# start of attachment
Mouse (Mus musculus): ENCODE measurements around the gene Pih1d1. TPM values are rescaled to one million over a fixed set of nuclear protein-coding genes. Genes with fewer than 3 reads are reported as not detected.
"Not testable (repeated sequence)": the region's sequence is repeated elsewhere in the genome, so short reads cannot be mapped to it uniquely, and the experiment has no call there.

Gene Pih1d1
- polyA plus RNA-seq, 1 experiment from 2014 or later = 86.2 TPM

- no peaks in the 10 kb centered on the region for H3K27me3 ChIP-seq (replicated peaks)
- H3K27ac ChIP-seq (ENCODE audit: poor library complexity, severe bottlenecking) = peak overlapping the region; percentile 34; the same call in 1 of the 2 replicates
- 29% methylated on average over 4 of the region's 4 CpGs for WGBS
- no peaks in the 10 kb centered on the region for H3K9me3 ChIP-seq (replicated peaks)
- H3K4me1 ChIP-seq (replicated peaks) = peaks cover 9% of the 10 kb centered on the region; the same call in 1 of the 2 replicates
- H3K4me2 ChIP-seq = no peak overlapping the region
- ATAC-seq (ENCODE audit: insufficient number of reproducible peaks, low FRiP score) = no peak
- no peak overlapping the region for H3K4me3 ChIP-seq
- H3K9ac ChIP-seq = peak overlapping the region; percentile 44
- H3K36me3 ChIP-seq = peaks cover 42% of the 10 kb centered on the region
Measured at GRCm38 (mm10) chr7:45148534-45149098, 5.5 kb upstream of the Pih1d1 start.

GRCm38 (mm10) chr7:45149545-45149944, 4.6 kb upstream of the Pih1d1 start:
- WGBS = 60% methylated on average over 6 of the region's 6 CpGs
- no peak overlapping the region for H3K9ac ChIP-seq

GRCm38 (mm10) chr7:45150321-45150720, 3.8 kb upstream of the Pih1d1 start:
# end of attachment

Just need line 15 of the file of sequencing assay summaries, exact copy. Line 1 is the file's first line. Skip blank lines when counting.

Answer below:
Measured at GRCm38 (mm10) chr7:45148534-45149098, 5.5 kb upstream of the Pih1d1 start.